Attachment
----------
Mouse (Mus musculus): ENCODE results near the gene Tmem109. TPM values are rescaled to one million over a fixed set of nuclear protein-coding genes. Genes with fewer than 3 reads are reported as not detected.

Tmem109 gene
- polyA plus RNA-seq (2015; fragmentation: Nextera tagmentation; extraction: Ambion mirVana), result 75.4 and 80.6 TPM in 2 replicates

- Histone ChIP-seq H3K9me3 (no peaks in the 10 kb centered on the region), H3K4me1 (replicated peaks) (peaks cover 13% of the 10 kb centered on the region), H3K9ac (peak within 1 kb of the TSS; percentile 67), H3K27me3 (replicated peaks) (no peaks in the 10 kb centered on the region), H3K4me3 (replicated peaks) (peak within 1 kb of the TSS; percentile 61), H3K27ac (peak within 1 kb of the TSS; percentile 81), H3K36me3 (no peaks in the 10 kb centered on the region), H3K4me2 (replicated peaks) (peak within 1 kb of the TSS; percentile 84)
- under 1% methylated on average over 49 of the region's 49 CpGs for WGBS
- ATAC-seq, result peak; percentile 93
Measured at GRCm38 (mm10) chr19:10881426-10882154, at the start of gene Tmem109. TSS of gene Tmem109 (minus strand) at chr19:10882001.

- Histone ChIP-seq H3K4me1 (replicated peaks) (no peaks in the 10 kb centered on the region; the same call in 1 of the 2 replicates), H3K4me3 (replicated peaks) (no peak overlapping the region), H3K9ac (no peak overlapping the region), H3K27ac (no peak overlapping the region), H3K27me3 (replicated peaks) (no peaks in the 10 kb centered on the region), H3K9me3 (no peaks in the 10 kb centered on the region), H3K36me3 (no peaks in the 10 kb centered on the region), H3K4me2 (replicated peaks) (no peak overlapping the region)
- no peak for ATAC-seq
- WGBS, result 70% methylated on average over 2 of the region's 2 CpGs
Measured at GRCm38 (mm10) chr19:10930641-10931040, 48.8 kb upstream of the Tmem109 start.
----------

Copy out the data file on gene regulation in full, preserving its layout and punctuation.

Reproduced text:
Mouse (Mus musculus): ENCODE results near the gene Tmem109. TPM values are rescaled to one million over a fixed set of nuclear protein-coding genes. Genes with fewer than 3 reads are reported as not detected.

Tmem109 gene
- polyA plus RNA-seq (2015; fragmentation: Nextera tagmentation; extraction: Ambion mirVana), result 75.4 and 80.6 TPM in 2 replicates

- Histone ChIP-seq H3K9me3 (no peaks in the 10 kb centered on the region), H3K4me1 (replicated peaks) (peaks cover 13% of the 10 kb centered on the region), H3K9ac (peak within 1 kb of the TSS; percentile 67), H3K27me3 (replicated peaks) (no peaks in the 10 kb centered on the region), H3K4me3 (replicated peaks) (peak within 1 kb of the TSS; percentile 61), H3K27ac (peak within 1 kb of the TSS; percentile 81), H3K36me3 (no peaks in the 10 kb centered on the region), H3K4me2 (replicated peaks) (peak within 1 kb of the TSS; percentile 84)
- under 1% methylated on average over 49 of the region's 49 CpGs for WGBS
- ATAC-seq, result peak; percentile 93
Measured at GRCm38 (mm10) chr19:10881426-10882154, at the start of gene Tmem109. TSS of gene Tmem109 (minus strand) at chr19:10882001.

- Histone ChIP-seq H3K4me1 (replicated peaks) (no peaks in the 10 kb centered on the region; the same call in 1 of the 2 replicates), H3K4me3 (replicated peaks) (no peak overlapping the region), H3K9ac (no peak overlapping the region), H3K27ac (no peak overlapping the region), H3K27me3 (replicated peaks) (no peaks in the 10 kb centered on the region), H3K9me3 (no peaks in the 10 kb centered on the region), H3K36me3 (no peaks in the 10 kb centered on the region), H3K4me2 (replicated peaks) (no peak overlapping the region)
- no peak for ATAC-seq
- WGBS, result 70% methylated on average over 2 of the region's 2 CpGs
Measured at GRCm38 (mm10) chr19:10930641-10931040, 48.8 kb upstream of the Tmem109 start.